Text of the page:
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ORIGINAL ARTICLE
Year : 2020  |  Volume : 9  |  Issue : 2  |  Page : 178-182

An insight into bronchiectasis: Causes, clinical features, and treatment practices


1 Department of Pulmonary Medicine, Hind Institute of Medical Sciences, Barabanki, Uttar Pradesh, India
2 Department of Respiratory Medicine, King George's Medical University, Lucknow, Uttar Pradesh, India
3 Department of Pulmonary and Critical Care Medicine, King George's Medical University, Lucknow, Uttar Pradesh, India

Correspondence Address:
Dr. Rajiv Garg
Department of Respiratory Medicine, King George's Medical University, Lucknow, Uttar Pradesh
India
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Source of Support: None, Conflict of Interest: None


DOI: 10.4103/ijrc.ijrc_4_20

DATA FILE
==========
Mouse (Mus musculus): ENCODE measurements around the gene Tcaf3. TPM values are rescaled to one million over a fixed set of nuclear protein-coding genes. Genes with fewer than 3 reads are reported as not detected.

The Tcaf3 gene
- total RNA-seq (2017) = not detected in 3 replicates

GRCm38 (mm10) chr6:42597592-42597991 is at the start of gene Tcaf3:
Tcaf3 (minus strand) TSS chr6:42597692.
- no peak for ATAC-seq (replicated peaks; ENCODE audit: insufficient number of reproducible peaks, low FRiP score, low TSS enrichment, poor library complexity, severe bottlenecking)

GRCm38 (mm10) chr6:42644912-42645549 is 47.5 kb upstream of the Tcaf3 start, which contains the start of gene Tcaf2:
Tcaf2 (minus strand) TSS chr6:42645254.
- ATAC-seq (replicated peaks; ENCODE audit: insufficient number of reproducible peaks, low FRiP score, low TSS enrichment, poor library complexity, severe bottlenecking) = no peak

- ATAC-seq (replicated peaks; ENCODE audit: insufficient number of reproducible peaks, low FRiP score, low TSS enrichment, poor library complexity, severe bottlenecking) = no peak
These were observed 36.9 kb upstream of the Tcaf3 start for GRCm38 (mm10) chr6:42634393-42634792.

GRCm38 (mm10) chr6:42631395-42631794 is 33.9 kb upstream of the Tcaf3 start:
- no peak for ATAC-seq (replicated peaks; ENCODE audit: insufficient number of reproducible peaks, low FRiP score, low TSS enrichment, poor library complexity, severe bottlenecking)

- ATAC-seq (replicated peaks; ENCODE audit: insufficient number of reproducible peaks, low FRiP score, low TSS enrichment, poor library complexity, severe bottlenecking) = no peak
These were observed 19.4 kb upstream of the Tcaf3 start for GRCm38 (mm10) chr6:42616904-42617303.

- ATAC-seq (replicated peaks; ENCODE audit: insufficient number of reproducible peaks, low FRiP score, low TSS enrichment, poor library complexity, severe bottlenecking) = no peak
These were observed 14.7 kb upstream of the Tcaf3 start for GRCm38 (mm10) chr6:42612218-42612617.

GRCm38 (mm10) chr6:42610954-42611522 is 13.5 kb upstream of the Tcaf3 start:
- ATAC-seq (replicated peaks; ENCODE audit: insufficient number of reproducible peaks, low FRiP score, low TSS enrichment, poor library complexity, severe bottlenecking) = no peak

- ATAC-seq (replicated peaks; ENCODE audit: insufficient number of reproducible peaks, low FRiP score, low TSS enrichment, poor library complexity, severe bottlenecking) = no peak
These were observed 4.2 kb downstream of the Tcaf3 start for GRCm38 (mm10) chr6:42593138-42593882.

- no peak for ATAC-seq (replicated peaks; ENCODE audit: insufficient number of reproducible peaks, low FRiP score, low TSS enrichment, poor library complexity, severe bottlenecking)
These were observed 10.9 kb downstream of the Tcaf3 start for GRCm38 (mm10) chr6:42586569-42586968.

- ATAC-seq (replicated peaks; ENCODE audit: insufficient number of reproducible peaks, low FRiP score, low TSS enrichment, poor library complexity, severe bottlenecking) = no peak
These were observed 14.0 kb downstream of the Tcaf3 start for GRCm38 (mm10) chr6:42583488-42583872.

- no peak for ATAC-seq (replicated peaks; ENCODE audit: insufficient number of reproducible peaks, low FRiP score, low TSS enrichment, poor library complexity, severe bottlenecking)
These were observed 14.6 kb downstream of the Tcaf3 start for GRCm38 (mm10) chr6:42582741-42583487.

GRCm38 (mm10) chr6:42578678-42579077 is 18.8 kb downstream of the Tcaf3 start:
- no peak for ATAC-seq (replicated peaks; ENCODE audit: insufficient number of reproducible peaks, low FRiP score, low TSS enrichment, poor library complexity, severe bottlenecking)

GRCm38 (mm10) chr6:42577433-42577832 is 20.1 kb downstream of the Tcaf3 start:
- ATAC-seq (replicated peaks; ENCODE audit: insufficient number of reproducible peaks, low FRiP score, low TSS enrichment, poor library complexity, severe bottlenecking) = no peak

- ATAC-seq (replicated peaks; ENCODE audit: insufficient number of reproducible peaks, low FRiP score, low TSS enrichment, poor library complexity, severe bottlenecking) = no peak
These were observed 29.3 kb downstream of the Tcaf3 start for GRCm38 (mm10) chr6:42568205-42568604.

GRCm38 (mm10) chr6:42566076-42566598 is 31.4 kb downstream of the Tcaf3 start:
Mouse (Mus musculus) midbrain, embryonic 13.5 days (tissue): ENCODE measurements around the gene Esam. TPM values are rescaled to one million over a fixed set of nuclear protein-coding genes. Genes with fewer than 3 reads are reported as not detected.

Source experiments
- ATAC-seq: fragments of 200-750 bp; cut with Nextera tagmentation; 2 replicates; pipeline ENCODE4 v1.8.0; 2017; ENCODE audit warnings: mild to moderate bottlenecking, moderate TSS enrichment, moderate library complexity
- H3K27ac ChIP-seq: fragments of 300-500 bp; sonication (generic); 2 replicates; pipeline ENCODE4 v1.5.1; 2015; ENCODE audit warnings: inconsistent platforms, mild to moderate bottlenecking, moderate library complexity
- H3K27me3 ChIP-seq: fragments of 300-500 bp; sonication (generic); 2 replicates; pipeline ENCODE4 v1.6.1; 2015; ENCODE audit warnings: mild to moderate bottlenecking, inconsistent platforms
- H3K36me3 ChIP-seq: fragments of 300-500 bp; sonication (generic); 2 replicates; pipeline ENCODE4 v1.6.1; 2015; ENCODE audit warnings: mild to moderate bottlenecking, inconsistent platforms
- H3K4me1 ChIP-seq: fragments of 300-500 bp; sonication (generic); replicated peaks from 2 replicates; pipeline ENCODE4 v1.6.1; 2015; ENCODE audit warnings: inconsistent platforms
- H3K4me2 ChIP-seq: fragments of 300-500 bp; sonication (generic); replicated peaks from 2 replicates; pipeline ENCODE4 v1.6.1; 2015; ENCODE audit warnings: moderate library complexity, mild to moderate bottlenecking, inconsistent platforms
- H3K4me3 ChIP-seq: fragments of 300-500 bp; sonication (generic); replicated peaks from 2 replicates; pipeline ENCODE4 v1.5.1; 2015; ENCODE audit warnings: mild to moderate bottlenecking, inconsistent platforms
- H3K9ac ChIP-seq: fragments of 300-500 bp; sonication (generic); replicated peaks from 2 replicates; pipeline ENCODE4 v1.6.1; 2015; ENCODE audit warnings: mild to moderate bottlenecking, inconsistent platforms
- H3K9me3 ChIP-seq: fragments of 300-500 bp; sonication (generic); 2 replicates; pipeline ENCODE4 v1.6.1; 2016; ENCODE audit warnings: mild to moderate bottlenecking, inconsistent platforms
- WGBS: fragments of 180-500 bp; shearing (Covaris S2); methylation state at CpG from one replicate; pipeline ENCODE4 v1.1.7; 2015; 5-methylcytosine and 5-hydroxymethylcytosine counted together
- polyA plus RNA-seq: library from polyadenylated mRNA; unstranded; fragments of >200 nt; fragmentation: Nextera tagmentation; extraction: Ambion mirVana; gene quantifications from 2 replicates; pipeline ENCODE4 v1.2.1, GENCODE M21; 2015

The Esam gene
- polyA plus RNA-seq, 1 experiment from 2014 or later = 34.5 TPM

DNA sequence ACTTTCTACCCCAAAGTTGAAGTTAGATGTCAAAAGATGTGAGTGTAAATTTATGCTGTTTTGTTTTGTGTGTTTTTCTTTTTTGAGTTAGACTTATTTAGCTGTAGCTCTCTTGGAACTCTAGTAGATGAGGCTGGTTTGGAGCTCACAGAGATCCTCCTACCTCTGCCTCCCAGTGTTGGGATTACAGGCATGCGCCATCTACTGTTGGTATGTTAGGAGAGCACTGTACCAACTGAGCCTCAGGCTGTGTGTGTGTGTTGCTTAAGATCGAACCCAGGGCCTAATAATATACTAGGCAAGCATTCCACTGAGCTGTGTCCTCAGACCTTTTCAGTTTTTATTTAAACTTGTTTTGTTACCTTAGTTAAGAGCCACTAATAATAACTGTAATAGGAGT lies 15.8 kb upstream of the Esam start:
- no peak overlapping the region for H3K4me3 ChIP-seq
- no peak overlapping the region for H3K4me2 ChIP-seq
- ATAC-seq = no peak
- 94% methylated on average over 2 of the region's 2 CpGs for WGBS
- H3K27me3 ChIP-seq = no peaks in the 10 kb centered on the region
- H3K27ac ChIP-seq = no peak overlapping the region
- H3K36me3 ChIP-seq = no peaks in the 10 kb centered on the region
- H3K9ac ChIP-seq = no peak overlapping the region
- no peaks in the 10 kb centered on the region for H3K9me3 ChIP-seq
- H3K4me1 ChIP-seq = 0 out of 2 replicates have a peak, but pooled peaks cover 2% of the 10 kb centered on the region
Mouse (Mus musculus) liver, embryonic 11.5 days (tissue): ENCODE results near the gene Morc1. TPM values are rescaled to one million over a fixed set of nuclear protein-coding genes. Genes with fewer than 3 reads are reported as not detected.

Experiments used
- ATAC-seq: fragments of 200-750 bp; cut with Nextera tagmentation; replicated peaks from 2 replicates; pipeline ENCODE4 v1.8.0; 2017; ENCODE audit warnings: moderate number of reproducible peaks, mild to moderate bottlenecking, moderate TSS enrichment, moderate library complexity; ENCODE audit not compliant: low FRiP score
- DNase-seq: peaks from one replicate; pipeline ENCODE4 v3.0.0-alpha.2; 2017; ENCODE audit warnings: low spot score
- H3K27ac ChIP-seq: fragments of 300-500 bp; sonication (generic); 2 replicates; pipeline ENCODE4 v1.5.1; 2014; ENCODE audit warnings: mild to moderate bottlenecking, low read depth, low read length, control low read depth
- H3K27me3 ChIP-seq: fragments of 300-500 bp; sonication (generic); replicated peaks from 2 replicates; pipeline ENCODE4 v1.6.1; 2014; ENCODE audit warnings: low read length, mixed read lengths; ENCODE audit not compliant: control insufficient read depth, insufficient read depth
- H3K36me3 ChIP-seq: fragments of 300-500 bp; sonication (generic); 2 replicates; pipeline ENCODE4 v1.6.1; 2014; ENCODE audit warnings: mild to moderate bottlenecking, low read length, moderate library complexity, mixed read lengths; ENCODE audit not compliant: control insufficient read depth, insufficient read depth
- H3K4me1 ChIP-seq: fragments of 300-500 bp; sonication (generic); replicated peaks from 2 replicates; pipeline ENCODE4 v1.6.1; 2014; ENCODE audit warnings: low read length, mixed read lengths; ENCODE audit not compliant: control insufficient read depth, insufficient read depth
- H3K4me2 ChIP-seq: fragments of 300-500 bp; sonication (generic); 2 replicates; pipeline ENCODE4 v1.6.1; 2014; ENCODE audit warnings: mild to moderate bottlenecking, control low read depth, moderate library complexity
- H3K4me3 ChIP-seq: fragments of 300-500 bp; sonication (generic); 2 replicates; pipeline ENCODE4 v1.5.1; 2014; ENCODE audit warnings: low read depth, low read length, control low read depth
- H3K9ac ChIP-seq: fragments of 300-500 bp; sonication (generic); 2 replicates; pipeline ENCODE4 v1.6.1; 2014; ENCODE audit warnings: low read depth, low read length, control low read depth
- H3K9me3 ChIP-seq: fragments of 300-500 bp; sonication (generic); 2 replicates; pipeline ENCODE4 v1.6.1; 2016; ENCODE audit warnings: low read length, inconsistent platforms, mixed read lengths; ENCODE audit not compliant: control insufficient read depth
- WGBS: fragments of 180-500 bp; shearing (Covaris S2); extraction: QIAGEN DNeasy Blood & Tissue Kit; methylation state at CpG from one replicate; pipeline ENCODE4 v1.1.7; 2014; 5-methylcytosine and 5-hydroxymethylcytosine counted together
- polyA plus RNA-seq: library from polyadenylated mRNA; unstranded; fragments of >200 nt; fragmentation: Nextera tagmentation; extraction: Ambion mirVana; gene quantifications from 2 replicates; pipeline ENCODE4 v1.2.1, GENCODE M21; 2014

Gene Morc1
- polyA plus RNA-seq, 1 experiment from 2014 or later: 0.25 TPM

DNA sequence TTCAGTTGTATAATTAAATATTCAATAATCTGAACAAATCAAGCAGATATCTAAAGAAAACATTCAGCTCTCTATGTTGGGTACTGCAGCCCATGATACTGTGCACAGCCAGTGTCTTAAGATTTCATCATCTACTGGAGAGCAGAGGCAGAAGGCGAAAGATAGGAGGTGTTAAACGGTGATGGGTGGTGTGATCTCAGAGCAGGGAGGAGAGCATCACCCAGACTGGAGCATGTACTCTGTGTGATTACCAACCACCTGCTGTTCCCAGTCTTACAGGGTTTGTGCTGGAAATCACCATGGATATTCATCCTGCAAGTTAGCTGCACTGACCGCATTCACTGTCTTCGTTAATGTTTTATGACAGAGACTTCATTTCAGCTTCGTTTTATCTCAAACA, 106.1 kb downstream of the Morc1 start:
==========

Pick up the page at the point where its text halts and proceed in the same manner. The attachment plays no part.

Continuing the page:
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Introduction: Bronchiectasis is a common, progressive respiratory disease characterized by irreversibly dilated, damaged, and thickened bronchi. It is present as a clinical syndrome of chronic cough, sputum production, and recurrent lower respiratory tract infections. The diagnosis depends on a degree of strong clinical and radiological suspicion. The aim of study was to give an overview of the causes, clinical features, and treatment practices of patients with bronchiectasis. Patients and Methods: This was a single-center, hospital-based, prospective, observational study in nonrandomized consecutive patients. All suspected cases were investigated by performing relevant blood, sputum, and radiological investigations. Diagnosis and etiology were confirmed with High Resolution Computed Tomography and clinical evaluation. Diagnosed cases were prescribed treatment as per the standard guidelines and followed up for a year. Results: Symptom wise, all enrolled patients had cough with expectoration, 71% complained of dyspnea, 41% had hemoptysis, and 35% had chest pain. Etiologically, bronchiectasis was postinfective in 46.5% and posttubercular in 34.9% cases. Antibiotics and pulmonary rehabilitation were taken by 28% of the cases, and antibiotics, pulmonary rehabilitation, and bronchodilators were taken by 25%. Conclusions: Although considered an “orphan” disease, bronchiectasis still accounts for a considerable number of patients, especially in a tertiary care center. When suspected on the chest radiograph, it can be confirmed on the high-resolution computed tomography thorax. Postinfective causes such as pneumonia and tuberculosis appear to be the predominant etiology leading to bronchiectasis. Treatment strategies are mainly symptomatic, and the disease can be controlled with appropriate antibiotics and pulmonary rehabilitation.


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